While the Marvel Cinematic Universe has yet to mount an R-rated entry (“Deadpool” doesn’t count), the DCEU has moved into more adult territory in recent years. Zack Snyder’s “Batman v Superman: Dawn of Justice” arrived in theaters with a PG-13 rating, but an Extended Cut available on home video is rated R. Todd Phillips’ hit “Joker” is rated R, but even Phillips has said it took him a year to convince Warner Bros. to go for it. By the time Gunn and crew were in production, the recently released “Joker” was already proving itself to be a success. That helped.
“‘Joker’ came out after we were already well into our thing and well into shooting, and so that was a really good thing to happen for me,” Gunn said. “It took away a little doubt in terms of how well an R-rated movie could perform.”
Gunn delighted in the freedom of both writing and directing an R-rated superhero film, which included sequences both ridiculous and horrifying. “King Shark ripping a guy in a half never seemed like a big deal because it’s so over the top,” Gunn said. “Harley slitting a guy’s throat, that’s truly hardcore. There were a lot of questions about that, in my mind, but again, it worked that way. When I saw that gag for the first time, I was like, ‘Oh my God, that’s so, so violent.’ But I’m like, ‘I can risk by not doing something or I can risk by doing something,’ and I think in this movie, I always chose to risk by doing something.”
The rating isn’t just due to the violence, Gunn acknowledged with a laugh, there’s also the nudity aspect of it all. “We see lots of penises, but not much female nudity, which I think is funny,” he said. “That’s one of the reason why we got an R rating.”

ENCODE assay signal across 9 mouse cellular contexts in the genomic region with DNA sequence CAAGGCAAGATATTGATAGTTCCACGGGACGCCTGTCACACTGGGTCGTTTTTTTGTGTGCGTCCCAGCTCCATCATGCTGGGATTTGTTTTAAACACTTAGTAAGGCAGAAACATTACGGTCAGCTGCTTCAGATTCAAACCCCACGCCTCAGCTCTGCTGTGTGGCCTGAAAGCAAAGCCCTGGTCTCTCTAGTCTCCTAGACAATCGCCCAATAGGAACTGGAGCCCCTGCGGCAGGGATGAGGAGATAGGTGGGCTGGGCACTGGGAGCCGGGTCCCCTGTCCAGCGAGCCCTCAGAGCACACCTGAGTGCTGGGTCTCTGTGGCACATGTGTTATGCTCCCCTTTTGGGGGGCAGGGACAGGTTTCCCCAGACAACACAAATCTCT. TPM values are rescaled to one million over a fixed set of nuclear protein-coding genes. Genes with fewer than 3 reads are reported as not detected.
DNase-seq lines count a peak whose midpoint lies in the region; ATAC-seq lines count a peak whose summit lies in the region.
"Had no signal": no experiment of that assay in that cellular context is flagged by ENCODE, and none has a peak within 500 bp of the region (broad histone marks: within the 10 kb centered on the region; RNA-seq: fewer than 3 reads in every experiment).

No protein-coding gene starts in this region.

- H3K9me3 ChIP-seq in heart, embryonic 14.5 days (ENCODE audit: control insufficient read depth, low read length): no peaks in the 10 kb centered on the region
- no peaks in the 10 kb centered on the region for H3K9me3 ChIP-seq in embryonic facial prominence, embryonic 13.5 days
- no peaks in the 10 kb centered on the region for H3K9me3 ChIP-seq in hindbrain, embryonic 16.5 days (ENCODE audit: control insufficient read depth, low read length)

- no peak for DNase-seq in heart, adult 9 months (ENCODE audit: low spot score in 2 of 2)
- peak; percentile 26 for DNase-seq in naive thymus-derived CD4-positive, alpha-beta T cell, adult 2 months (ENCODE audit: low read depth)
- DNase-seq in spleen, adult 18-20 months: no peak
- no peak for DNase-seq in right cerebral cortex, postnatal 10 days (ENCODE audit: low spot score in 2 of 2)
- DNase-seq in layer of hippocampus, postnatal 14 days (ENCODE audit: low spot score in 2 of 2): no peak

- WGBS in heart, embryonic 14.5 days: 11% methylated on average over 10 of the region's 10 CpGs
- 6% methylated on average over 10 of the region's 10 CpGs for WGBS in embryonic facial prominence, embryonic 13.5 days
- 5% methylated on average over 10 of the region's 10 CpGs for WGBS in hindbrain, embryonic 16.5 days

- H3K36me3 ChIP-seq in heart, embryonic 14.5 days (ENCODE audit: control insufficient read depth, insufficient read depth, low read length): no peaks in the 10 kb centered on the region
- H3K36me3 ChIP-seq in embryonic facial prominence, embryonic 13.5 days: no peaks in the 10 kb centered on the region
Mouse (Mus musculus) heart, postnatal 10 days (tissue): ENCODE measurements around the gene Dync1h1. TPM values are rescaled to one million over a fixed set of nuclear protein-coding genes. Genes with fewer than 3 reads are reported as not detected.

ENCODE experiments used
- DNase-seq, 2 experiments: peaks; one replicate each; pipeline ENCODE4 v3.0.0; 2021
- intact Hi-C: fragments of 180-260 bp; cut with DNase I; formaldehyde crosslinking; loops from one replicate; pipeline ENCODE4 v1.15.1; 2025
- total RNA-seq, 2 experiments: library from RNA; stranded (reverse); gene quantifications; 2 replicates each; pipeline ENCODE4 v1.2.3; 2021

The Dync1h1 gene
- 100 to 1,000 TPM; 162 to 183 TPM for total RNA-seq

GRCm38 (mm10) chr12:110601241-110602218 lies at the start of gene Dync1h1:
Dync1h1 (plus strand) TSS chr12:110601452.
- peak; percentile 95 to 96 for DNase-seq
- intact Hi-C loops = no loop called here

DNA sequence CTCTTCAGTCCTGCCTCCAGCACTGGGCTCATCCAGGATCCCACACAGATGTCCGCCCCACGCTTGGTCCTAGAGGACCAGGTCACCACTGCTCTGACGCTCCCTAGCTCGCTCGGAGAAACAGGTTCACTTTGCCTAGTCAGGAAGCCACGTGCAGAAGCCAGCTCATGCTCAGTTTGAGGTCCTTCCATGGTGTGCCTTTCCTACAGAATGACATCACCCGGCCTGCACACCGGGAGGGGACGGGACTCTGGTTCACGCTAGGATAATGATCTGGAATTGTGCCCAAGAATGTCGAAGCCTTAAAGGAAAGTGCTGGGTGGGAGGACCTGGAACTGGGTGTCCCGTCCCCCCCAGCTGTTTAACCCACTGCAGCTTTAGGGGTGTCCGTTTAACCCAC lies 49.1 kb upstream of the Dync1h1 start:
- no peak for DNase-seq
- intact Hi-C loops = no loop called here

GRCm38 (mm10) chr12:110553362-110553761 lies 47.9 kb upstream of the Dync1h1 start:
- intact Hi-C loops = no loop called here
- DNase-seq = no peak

Next up for Gunn: a return to Marvel, as he readies to rejoin the fold to direct the third “Guardians of the Galaxy” film, scheduled for 2023 release. Asked if he thinks Marvel will ever produce an R-rated MCU film, he was adamant, but don’t expect “Guardians” to go that route.
“I think they will, I think they will, I’m almost sure they will,” Gunn said. “Not ‘Guardians’ though, because ‘Guardians’ are family movies, so it’s different. People are like, ‘Finally, they let you do R rating. What would “Guardians” be like if that was R rated?’ I’m like, ‘But it’s not.'”
That doesn’t mean that Gunn doesn’t have some ideas for the kind of R-rated MCU feature he’d like to make, like a Drax the Destroyer spinoff that goes fully crazy, but he’s busy reveling in “The Suicide Squad” for now.
“I could go off and make a Drax movie that’s R-rated, that I would love to do, like barbarian Drax,” Gunn said. “But the ‘Guardians’ movies are fables, and I don’t think of them like that. I don’t write them like that. It’s a different type of movie, and you can have some gore and some scary darkness in there and things like that, which is good, but it’s not the rock and roll of ‘Suicide Squad.'”
A Warner Bros. release, “The Suicide Squad” will be available in both theaters and streaming on HBO Max on Friday, August 6.